Basil is one of the most popular culinary herbs in the United States. At home, in a variety of cuisines, you would be hard-pressed to find a kitchen in the country that doesn’t have basil in some form or fashion in it.
Fresh herbs are always the best option, but there are times when you might not have fresh basil leaves handy and no way of getting any. That is when you ask yourself, can I use dried basil instead of fresh basil.
In this guide, we will look at:
- The where, when, and how of substituting dried for fresh basil.
- How fresh and dried basil tastes compare.
- Tricks for working with dried basil.
- How to preserve basil for later use.
- How long dried herbs last.
We have a lot of ground to cover, so let’s begin.
So, can I use dried basil instead of fresh basil?
You can use dried basil instead of fresh basil in many applications, but not all.
Dried basil works fine in sauces or for seasoning foods before they are cooked. The flavor will have time to blend with the other ingredients, and the basil will have an opportunity to rehydrate.
If you try replacing fresh basil with dried basil in cocktails, salads, tartare, or deserts, your results will be less than ideal. Dried basil has the texture of late autumn leaves. It’s not very pleasant.
If you find it necessary to replace fresh basil with dried, remember that you should only use 2/3 of the amount called for in the recipe. If your recipe asks for 3 Tablespoons of crushed fresh basil leaves, 2 Tablespoons of dried basil should suffice.
Is dried basil as good as fresh basil?
Is dried basil as good as fresh basil? It depends.
Dried basil has a more robust minty flavor than fresh, which could be a positive. Unfortunately, to gain this minty edge, you lose much of the anise and licorice notes that define the character of basil, a definite negative.
As to their relative value, that will depend on your personal taste preferences.
How much dried basil equals a cup of fresh basil?
In most uses, 2/3 cup of dried basil will deliver the same strength of flavor as one cup of fresh basil leaves.
How do you preserve fresh basil for later use?
There are several ways you can preserve fresh basil if you find yourself with more than you can use immediately. Which is best depends on how long you need to keep them.
If you only need to keep your basil leaves fresh for a couple of days, then treat them as you would a cut flower.
Remove the lower leaves from the stem. Use these first if possible.
Place them in a vase or jar with water and sit them out of direct sunlight. It is best not to allow the water to touch the actual leaves. Wet leaves will turn black quickly.
Change the water out at least once a day and trim the stem if it gets mushy. Your basil should stay fresh and vibrant for several days.
Long Term Storage
There are two popular ways to preserve fresh basil for later use.
The first is very simple, freezing.
Loosely crush the leaves and place them in a shallow dish or ice tray. Cover with olive oil and place in the freezer. This method is best if you are storing your basil for later use in pesto or similar dishes.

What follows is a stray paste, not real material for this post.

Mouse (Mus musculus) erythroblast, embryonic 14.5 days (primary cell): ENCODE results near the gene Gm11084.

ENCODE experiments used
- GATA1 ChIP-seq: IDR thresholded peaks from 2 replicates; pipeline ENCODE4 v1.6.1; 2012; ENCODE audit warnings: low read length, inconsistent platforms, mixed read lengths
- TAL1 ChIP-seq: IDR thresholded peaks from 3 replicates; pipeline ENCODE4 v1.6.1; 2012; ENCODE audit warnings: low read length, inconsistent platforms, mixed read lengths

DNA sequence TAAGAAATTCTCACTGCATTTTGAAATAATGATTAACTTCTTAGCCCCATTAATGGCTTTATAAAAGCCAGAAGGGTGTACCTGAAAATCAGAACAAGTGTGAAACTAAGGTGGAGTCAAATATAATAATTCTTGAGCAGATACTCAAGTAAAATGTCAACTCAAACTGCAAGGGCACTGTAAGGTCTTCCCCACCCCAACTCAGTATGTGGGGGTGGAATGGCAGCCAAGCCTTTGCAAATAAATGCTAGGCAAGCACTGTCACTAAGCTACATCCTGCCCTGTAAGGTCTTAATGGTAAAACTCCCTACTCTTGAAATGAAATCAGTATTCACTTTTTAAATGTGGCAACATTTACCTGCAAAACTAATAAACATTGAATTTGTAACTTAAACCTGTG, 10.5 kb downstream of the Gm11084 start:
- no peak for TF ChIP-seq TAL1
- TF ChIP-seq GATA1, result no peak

Basil leaves frozen in olive oil will last for months with no ill effects.
The second method for the long-term preservation of basil leaves is to dry them. You can use a food dehydrator, warm oven, or even sundry them. Just lay the basil on a rack, allow them to dry, then crush or grind, and place them in airtight jars as you would any seasoning.
What can I substitute for fresh basil?
Fresh basil is a joy to cook with, but there may be times you want something a little different, or it simply isn’t available. That’s when you need to know what you can substitute for fresh basil.
Here are five goto basil alternatives and some other options you can try.
1. Dried Basil
The closest flavor you will find to fresh basil is dried basil. Dried basil has a mintier taste and is missing some of those sharp licorice and anise notes, but it is still the best choice in many recipes.
2. Italian Seasoning
Italian Seasoning is typically a blend of sweet basil with minor amounts of oregano, parsley, thyme, rosemary, and black pepper. While Italian seasoning is very different from fresh basil, it does bring that classic Mediterranean flavor to the table.
Note that since Italian Seasoning is a blend, you will need to adjust all the spices in your recipe.
3. Spinach leaves
Spinach leaves have a milder taste than basil, but they deliver the beautiful green color and vibrancy that people love about pesto. Use spinach leaves in place of fresh basil in pesto, stir-fries, and Asian dishes.
Oregano is another Italian classic. Much more intense than fresh basil, the amount of oregano required for a recipe will only be ½ to 2/3 the amount of basil you would use.
Thyme and basil are closely related. Thyme has a warmer flavor than most varieties of basil and more of a citrus punch. Be cautious using thyme. It has a beautiful flavor but can go from perfect to being overwhelming very quickly.
Other possible substitutes for basil include:
- Celery Leaf
How do you use dried basil?
Dried basil is used in much the same way as fresh basil but with a few caveats. It has a more pungent, minty taste than fresh with less of the anise edge. You should only use about 2/3 the amount of dried basil as you would fresh and then work your way up.
Where can I use dried basil?
You can use dried basil in sauces, dressings, marinades, or as a rub before grilling. The idea is to allow it to rehydrate before eating.
places to avoid using dried basil include:
Do dry herbs expire?
If properly stored, dry herbs and spices don’t expire. At least not in a classic sense. What will happen to stored dry herbs over time is that they will lose their potency, flavor, and color.